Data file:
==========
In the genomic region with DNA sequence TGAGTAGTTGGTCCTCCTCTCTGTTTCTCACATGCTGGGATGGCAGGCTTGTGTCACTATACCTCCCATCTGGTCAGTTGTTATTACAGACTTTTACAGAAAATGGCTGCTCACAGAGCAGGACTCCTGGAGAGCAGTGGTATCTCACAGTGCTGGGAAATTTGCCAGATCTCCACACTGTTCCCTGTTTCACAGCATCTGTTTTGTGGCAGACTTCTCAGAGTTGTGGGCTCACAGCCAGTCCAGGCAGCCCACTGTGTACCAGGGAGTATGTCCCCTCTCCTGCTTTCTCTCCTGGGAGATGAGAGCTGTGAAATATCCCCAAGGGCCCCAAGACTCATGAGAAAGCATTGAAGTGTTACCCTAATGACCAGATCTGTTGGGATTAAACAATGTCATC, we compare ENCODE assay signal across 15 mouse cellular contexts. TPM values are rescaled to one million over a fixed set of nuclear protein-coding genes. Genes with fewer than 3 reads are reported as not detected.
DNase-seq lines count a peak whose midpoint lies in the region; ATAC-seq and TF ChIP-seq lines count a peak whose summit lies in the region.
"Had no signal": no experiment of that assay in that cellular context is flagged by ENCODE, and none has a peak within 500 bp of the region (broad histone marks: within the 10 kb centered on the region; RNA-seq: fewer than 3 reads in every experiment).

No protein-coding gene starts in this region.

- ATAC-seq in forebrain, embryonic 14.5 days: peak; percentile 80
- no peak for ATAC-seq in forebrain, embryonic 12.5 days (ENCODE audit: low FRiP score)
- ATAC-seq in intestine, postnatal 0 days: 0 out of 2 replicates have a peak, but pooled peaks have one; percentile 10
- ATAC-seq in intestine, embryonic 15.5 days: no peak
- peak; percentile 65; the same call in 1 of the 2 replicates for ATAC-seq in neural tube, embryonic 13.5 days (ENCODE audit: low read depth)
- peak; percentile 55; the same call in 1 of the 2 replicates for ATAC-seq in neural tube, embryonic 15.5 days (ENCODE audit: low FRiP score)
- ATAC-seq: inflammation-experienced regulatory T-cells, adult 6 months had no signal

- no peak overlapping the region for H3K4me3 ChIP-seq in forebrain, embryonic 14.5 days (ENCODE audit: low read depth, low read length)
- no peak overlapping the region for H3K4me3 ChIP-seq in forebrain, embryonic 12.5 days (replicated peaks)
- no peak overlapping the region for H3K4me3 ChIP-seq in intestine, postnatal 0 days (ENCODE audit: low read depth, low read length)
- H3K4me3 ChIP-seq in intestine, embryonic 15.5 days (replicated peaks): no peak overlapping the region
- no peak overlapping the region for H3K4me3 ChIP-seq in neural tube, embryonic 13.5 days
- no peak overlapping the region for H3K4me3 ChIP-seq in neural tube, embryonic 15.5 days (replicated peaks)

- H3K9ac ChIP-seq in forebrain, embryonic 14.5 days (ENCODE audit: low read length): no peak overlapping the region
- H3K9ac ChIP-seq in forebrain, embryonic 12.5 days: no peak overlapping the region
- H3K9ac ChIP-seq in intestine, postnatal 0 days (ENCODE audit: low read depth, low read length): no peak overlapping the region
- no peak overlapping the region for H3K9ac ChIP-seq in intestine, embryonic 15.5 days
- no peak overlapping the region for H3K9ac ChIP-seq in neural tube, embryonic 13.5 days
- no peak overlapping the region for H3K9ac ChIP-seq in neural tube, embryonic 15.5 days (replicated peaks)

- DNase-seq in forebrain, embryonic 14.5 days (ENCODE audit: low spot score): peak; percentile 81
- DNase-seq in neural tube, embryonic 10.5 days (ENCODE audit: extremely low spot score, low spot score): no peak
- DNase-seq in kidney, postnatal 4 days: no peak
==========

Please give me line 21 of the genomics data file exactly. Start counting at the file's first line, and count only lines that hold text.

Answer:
- no peak overlapping the region for H3K9ac ChIP-seq in intestine, embryonic 15.5 days